When the “Government of Vietnam” posted two draft religion decrees the first week of June, even ranking staff members of the Government Bureau of Religious Affairs were taken by surprise and encouraged religious leaders to strongly object.
One draft decree would take the place of Decree 162/2017, which provided implementation guidelines for the penultimate Law on Belief and Religion (LBR) that went into effect Jan. 1, 2018. After three years, the government authors of the draft decrees admit to shortcomings in the original implementation decree and offer this attempt to fix them. In practice the revisions would only tighten control.
Most concerning is a draft decree stipulating remedies and punishments for administrative infractions of the existing LBR and other rules. It is already nicknamed the “Punishment Degree.” The original such draft decree floated three years ago received such a negative response that it was never passed or enforced. The current draft is hardly better.
One Vietnamese analyst put it this way: “If you start with something which is very bad at its core, any additions to it can only be bad too.” He referred to Vietnam’s record on human rights, especially religious freedom, internationally known to be very deficient. “Tinkering with the margins will not change the rotten core,” the analyst concluded.
In the draft punishment decree, each of the religion regulations and rules comes with an administrative punishment schedule ranging from “warning” to “severe warning,” then to graduated fines up to 30 million VND (US$1,300) for an individual and 60 million VND (US$2,600) for an organization. Beyond that, punishments range up to shutting down a religious organization entirely.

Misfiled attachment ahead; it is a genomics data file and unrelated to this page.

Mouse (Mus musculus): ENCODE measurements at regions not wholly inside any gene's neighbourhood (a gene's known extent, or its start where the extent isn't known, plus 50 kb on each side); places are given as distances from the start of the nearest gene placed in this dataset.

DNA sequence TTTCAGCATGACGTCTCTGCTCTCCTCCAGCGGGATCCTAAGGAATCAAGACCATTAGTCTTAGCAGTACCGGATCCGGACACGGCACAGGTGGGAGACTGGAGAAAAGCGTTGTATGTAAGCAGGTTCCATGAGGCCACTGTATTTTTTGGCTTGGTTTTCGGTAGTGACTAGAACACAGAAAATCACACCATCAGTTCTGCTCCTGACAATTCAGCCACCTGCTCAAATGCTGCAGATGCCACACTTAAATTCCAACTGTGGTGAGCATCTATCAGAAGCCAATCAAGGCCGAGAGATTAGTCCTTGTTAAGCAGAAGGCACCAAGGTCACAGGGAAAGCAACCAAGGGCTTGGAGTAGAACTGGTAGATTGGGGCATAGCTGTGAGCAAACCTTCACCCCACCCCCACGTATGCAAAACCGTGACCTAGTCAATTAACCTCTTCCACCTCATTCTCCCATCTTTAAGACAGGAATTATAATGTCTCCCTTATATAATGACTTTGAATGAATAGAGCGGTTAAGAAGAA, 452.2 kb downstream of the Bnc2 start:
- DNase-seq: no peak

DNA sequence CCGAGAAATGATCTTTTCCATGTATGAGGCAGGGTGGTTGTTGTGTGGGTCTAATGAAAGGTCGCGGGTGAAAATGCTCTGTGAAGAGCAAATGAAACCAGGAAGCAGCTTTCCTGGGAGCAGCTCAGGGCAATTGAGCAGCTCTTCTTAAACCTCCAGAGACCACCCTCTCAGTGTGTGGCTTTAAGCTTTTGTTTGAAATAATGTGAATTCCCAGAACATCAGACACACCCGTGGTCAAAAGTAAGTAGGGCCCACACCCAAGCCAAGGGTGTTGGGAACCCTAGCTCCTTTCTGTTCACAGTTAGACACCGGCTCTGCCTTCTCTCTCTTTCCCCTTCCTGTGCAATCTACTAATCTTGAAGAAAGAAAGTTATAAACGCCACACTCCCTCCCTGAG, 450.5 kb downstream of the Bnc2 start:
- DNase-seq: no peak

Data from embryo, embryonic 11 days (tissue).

Further, those accused of breaking religion rules are warned that they may also be violating criminal codes, putting them in double jeopardy. Article 8 of the punishment decree, for example, says, that if someone disagrees with or disobeys their religious leader, they may also be charged with breaking civil laws such as violating social peace and order, or fire safety codes, etc.
There are extremely onerous reporting requirements. All local church activities must be reported and approved a year in advance. Every office address change and reassignment of church staff must be reported within short time limits, or churches would face fines.
Mandatory study of Vietnam’s “revolutionary history” and Vietnamese law must be included in all training curriculum for clergy. Punishments include everything up to shutting down the training institutions.
Foreigners are limited in their activities with Vietnamese co-religionists. The amount a foreigner puts into an offering plate at a worship service must be reported, as must all financial contributions from abroad.
Current regulations, unchanged in the new draft decree on LBR implementation, call for religious organizations to submit detailed bios for all leadership candidates for government preapproval. Only then will the government grant permission to meet in general assembly to vote.
In a current case, the Evangelical Church of Vietnam-South (ECVN-S) submitted the names and bios of 257 eligible candidates for about 30 leadership positions to be democratically decided. The government declined to accept one pastor whom they identified as a “troublemaker.”